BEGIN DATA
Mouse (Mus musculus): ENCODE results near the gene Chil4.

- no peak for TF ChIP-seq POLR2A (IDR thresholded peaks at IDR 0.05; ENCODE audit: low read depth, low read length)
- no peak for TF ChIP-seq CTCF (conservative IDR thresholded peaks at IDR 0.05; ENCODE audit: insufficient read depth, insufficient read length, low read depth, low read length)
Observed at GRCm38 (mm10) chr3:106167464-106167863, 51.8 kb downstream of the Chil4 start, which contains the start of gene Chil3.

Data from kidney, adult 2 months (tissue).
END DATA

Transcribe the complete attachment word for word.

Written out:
Mouse (Mus musculus): ENCODE results near the gene Chil4.

- no peak for TF ChIP-seq POLR2A (IDR thresholded peaks at IDR 0.05; ENCODE audit: low read depth, low read length)
- no peak for TF ChIP-seq CTCF (conservative IDR thresholded peaks at IDR 0.05; ENCODE audit: insufficient read depth, insufficient read length, low read depth, low read length)
Observed at GRCm38 (mm10) chr3:106167464-106167863, 51.8 kb downstream of the Chil4 start, which contains the start of gene Chil3.

Data from kidney, adult 2 months (tissue).